Australian Open: Andy Murray withdraws from Melbourne event due to hip injury

first_imgAndy Murray has decided to pull out of the Australian Open after failing to recover from a hip injury.Murray follows Kei Nishikori, who also announced earlier in the day that he won’t take part in the event and continue his recovery from a wrist injury.The three-time grand slam winner has not played a competitive match since a Wimbledon quarter-final loss last July and despite coming through a one-set exhibition in Abu Dhabi last week, the Briton has decided to focus on rehabilitation.”Sadly I won’t be playing in Melbourne this year, as I am not yet ready to compete,” Murray, a five-times Australian Open runner-up, said in a statement.”I’ll be flying home shortly to assess all the options but I appreciate all the messages of support and I hope to be back playing soon.”The Australian Open will start on January 15 and will go on till 28th of the month.WATCHEarlier, Murray pulled out from Brisbane International with a hip problem that has been troubling him since his Wimbledon quarter-final loss last July against Sam Querrey in a five-set thriller.The former World No. 1, who has since fallen to rank 16, took part in the one-set exhibition match in Abu Dhabi last week, he was unable to train on Tuesday and announced his withdrawal.He had tried to return to competitve Tennis at the US Open in August, before being forced to pull out just two days before the start of the tournament.He joined top-ranked Rafael Nadal, who pulled out last week in a bid to continue his recovery from injury, as notable withdrawals from the season-opening event in Brisbane. He was due to play his first tournament match of the season on Thursday with a second-round encounter against American Ryan Harrison at the Pat Rafter Arena.advertisement”I’m very disappointed to be withdrawing from the Brisbane International,” Murray, who was seeded second in Brisbane, told tournament organisers before going into further detail of his predicament in an emotional post on social media.”Having been recommended to treat my hip conservatively since the US Open, I have done everything asked of me from a rehab perspective and worked extremely hard to try get back on the court competing,” Murray said on his Instagram account.”Having played practice sets here in Brisbane with some top players unfortunately this hasn’t worked yet to get me to the level I would like so I have to reassess my options. Continuing rehab is one option and giving my hip more time to recover.”Surgery is also an option but the chances of a successful outcome are not as high as I would like which has made this my secondary option and my hope has been to avoid that. However, this is something I may have to consider but let’s hope not.”Murray had said that he will remain in Brisbane for the rest of the week before planning his next move.”In the short term I’m going to be staying in Australia for the next couple of days to see if my hip settles down a bit and will decide by the weekend whether to stay out here or fly home to assess what I do next,” the 30-year-old added.With Murray’s latest injury setback, along with two other members of the ‘Big Four’ Rafael Nadal and Novak Djokovic also struggling with injuries, Australian Open organisers have been majorly hit ahead of the year’s first major in Melbourne.(With inputs from Reuters)ALSO WATCH:last_img read more

Said & Done: ‘People think we’re asset-stripping. It’s absolutely ridiculous’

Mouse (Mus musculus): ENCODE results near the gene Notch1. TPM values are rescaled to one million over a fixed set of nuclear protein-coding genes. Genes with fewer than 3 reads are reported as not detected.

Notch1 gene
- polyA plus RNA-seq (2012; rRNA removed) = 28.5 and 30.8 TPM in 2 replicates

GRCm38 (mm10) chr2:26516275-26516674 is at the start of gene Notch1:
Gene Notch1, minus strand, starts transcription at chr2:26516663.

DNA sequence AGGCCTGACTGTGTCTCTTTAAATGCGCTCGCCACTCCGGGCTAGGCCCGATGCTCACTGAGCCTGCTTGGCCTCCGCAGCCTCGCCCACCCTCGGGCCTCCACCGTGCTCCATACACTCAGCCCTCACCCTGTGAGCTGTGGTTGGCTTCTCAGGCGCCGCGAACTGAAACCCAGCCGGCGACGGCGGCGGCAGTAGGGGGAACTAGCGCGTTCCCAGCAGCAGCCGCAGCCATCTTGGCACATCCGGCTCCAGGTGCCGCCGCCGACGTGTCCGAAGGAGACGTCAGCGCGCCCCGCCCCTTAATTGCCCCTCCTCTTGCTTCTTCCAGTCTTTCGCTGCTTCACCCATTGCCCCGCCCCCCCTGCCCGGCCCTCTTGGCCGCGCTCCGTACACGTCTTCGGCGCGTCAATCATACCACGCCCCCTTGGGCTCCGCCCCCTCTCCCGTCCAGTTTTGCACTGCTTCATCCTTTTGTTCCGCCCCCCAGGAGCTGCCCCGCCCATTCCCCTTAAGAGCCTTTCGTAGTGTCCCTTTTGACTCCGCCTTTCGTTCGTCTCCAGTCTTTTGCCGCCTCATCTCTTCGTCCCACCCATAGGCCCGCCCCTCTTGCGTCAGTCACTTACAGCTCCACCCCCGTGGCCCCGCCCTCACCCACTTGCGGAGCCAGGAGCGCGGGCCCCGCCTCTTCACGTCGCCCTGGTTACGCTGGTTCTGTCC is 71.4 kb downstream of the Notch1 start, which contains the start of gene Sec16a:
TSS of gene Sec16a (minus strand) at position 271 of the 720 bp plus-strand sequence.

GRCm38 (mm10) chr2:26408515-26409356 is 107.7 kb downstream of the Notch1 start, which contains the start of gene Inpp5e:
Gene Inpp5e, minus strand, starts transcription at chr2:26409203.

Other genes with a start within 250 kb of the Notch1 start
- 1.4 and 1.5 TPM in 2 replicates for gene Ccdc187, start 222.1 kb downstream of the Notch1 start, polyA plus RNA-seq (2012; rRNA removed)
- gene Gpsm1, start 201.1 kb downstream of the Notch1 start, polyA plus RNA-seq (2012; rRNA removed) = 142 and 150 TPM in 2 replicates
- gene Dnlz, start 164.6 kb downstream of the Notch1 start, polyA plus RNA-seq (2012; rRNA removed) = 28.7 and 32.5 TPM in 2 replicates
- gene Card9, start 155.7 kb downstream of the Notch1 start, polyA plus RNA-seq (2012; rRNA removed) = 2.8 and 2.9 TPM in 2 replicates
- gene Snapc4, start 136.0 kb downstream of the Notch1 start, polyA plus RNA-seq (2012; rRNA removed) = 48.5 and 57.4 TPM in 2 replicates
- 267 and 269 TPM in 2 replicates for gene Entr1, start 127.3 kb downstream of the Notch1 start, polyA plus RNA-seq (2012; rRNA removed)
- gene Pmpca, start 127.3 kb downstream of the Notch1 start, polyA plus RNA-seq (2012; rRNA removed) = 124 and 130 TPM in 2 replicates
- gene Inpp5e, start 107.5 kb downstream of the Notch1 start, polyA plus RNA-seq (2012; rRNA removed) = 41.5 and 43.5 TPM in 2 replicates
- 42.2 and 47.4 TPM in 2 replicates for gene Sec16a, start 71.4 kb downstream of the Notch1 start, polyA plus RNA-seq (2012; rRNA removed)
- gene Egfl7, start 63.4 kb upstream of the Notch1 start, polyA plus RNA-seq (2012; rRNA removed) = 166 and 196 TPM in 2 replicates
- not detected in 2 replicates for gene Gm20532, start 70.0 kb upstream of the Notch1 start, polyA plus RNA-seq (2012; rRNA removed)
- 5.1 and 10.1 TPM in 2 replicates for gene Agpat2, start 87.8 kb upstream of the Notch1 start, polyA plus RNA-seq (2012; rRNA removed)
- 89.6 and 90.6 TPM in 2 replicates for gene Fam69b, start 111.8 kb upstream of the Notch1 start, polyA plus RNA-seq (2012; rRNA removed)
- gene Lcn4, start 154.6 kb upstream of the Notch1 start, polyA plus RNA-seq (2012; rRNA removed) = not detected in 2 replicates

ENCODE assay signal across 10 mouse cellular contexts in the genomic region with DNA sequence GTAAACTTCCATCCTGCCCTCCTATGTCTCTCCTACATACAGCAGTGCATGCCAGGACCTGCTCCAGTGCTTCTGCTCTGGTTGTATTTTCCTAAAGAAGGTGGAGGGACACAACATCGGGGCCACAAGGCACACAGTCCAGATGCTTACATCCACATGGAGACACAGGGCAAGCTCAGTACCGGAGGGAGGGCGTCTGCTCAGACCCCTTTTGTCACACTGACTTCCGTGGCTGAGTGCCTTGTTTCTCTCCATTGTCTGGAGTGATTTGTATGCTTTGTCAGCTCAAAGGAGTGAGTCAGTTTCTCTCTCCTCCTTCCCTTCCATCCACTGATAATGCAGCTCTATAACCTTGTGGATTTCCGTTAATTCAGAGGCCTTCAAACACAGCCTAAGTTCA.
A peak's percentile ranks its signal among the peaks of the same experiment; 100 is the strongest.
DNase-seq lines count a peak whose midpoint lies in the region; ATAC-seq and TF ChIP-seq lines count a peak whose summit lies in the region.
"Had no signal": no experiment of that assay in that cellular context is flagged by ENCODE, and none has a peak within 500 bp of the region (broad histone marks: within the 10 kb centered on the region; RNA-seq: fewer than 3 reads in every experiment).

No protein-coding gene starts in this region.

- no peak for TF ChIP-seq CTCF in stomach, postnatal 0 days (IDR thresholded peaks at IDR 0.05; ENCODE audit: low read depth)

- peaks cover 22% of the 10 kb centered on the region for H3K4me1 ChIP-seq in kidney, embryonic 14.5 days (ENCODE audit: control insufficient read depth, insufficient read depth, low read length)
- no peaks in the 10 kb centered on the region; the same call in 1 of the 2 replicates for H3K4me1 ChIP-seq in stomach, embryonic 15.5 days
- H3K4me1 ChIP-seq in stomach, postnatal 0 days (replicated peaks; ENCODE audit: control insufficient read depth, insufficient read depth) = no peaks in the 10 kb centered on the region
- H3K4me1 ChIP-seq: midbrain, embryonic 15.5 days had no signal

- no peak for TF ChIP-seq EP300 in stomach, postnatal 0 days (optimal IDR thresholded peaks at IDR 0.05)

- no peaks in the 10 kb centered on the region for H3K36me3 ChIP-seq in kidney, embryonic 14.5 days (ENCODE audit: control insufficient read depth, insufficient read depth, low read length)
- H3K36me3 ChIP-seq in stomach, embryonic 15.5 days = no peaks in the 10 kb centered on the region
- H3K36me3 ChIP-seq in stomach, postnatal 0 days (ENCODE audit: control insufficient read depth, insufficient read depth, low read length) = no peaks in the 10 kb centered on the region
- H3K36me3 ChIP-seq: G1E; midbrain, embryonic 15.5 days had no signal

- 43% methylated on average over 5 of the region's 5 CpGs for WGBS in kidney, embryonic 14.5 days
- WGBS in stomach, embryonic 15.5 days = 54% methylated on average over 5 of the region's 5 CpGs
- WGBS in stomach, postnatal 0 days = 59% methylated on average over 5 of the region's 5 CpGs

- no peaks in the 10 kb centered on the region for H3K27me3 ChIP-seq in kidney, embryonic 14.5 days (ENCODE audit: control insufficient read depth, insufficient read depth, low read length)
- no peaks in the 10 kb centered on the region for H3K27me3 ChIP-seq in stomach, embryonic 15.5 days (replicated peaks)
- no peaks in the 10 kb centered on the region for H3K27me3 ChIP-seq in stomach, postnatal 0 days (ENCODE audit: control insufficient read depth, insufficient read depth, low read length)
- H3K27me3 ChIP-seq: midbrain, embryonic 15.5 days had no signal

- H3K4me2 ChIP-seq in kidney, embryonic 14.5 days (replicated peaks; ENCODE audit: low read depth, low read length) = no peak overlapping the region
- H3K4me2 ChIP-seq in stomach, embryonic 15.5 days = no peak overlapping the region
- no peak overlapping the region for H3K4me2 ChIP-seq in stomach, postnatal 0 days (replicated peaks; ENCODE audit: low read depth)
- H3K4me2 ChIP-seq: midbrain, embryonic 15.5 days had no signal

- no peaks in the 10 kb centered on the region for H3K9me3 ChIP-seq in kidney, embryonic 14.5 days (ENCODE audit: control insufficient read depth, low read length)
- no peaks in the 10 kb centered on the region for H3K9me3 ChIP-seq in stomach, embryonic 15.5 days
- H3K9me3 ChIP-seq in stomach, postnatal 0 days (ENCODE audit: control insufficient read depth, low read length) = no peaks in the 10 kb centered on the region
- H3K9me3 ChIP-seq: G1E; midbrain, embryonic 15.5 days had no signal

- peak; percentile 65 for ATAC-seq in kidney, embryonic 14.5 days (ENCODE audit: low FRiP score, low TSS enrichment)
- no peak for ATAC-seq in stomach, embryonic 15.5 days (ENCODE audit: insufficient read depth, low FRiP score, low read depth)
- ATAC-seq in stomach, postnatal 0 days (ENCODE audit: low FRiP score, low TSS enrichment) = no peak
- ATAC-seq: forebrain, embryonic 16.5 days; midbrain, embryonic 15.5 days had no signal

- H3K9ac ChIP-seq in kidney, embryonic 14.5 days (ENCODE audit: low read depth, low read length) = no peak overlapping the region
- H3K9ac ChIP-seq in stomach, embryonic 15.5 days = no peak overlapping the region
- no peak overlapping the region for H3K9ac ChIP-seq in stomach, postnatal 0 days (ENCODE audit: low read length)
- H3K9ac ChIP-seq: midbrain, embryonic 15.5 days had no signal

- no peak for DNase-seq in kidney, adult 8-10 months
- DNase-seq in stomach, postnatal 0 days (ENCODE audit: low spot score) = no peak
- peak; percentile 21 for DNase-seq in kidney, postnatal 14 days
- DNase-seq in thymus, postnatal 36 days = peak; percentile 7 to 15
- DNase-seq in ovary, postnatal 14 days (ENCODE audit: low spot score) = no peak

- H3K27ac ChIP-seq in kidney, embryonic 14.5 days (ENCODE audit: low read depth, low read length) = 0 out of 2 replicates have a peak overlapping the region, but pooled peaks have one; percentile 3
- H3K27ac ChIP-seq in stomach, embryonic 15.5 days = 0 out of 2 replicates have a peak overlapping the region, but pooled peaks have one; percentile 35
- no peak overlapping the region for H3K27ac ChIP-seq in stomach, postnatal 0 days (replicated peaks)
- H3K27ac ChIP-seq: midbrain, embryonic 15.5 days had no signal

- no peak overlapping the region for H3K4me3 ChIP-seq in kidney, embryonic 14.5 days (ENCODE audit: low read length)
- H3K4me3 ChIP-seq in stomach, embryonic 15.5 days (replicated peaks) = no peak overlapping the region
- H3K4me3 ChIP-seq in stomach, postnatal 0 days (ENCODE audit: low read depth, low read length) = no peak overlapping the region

first_imgFootball Blackpool’s demise makes a mockery of football’s fit and proper persons test Share on Twitter Bolivia: Top-flight club Jorge Wilstermann sacking coach Roberto Mosquera after he picked five foreign players for a game by mistake, invalidating the result and leading to a points deduction. Mosquera: “It’s harsh. I made 141 changes for the Wilstermann. 140 of them were good.”Most respectfulRomania: CSM Poli Iasi coach Flavius Stoican – banned for throwing his coat at a referee while his staff put on pre-prepared “We Want Fair Referees” T-shirts. Stoican said match officials were “feckless and timid, tiny puppies, small, small puppies. No personalities at all.”And best theoryItaly: Serie A Benevento president Oreste Vigorito, reflecting on 12 straight defeats: “This city has historically suffered from witches. That’s where the blame lies.” His message before next Sunday’s game against Sassuolo, where a loss would break Manchester United’s 1930-31 record for defeats at the start of a season: “One thing is certain: we’re staying in Serie A. We will never give up.” Quote of the week Karl Oyston: found to have “illegitimately stripped” Blackpool of £26.77m. The ruling came 10 months after he called fans protesting about asset-stripping “a busted flush … I’m sure they’ll get bored in time. You can only go on so long trotting out the same tired rhetoric. They’re naive, child-like … I pity them.” Topics • Oyston’s other best efforts to change the narrative since 2014: calling a fan “a massive retard … special needs fuctard”; pledging to ban protestors “unless they sign acceptable behaviour orders”; and calling for more respect for his family’s “loyalty and commitment to the club … My father’s a manic Blackpool fan, and he suffers when the club’s not doing well. It really affects him.”• Owen Oyston’s view in May last year on the family’s image: “People think we’re asset-stripping, taking money out – it’s absolutely ridiculous. It’s a pack of lies – it’s the kind of media attacks we’ve had. The media never let the truth interfere with a good story.” His message to fans: “Financially we’ve been a huge success.”MeanwhileYet to work out its line on the case – the EFL: still “reviewing the high court’s decision”. Among the EFL board members in charge of governance during the period when Blackpool were being stripped: Karl Oyston – elected for a third term in 2013, serving to 2015.• Leading the praise for Oyston’s re-election in 2013 – then-EFL chairman, now FA chairman Greg Clarke: “It’s a pleasure to welcome Karl back to the board. Over the coming years his experience will be invaluable in shaping our organisation.”Other news: freshest startFifa – rewriting their 2026 World Cup bidding process to stop countries being exploited. One clause that survived the edit: “Governments must grant a general tax exemption for Fifa … and [all] Fifa subsidiaries, limited to the period of preparation, delivery and wrap-up, ending on 31 December 2028.”Probe of the weekSwiss prosecutors, investigating who left a €20k Cartier watch “under Jérôme Valcke’s hotel pillow” in Doha in 2015. Lawyers for PSG and BeIN president Nasser Al-Khelaifi denied he was behind it – telling Le Parisien such gifts are part of Qatar’s standard “protocol service” for visitors. Both deny wrongdoing.Still smartingLazio communications head Arturo Diaconale – identifying why the media “overplayed” coverage of their fans mocking the Holocaust last month. “This team, this club has grown in ways no one imagined – and that has provoked envy.”• Also feeling resented: Nottingham Forest’s EFL-endorsed owner Evangelos Marinakis, standing down as head of Olympiakos to fight “baseless” Greek match-fixing charges. Marinakis says the charges were motivated by “envy … My innocence will be proven.” Said and done David Squires on … football and poppygate 2017 Win of the weekBrazil: Vasco president Eurico Miranda, 73 – re-elected on a traditional values ticket, including: “Football is a man thing. That’s why I’m against gays and women.” Miranda denied “sad claims” he rigged the vote with a “suspect ballot box”: “This was all done with the greatest transparency, including the adding up.”• His other headline policy, set out in February: “I’m against gay referees. I’ve got nothing against gays, just fags, the flamboyant fags, all full of themselves. They’re going to be biased for the players they fancy.”Apologies of the week1) Colombia FA officials, “sincerely sorry” after Adidas used Bayern’s James Rodríguez to model the new Colombia men’s kit, and Miss Universe 2014, Pauline Vega, to model the women’s. “This was an involuntary error. The women of the national team are in our hearts.”2) Colombia’s Edwin Cardona, responding to condemnation of his “slant eye gesture” at South Korea players. “I meant no disrespect to anyone, country or race. If anyone interpreted it that way, I’m sorry.” Coach José Pékerman: “It was a physical game. Things happen during a game like this.” Arley Durán Gómez (@arleydeportes)El gesto de Cardona a los coreanos…. pic.twitter.com/CHdvVjK6e4November 10, 2017 Share on Pinterest features Twitter Share on WhatsApp Facebook center_img Share on LinkedIn Read more Pinterest Blackpool Share on Facebook Football politics Manager news: changing times2008: Karren Brady on David Moyes’s new Everton deal: “£65,000-a-week seems a lot for a man whose only honours in six years are some Manager of the Month awards … Moyes had Bill Kenwright on toast.” 2017: Hands him a six-month deal with £2m bonus.• Also making changes:Argentina, 7 Nov: Arsenal de Sarandi coach Humberto Grondona – son of late Fifa racketeer Julio – announcing his “irrevocable resignation”, then revoking it four hours later. “I regretted it, so I returned. Arsenal’s my home. I just get tired, you know?”Belgium, 17 Oct: AS Eupen managing director Christoph Henkel, easing pressure on coach Jordi Condom. “It’s up to the players to question themselves, not always to complain about the coach. Condom stays.” 6 Nov: Condom goes. David Conn Reuse this content Envied: Evangelos Marinakis, centre. Photograph: Giorgos Mattheos/AFP/Getty Images Fifa Read more Share on Messenger Share via Emaillast_img read more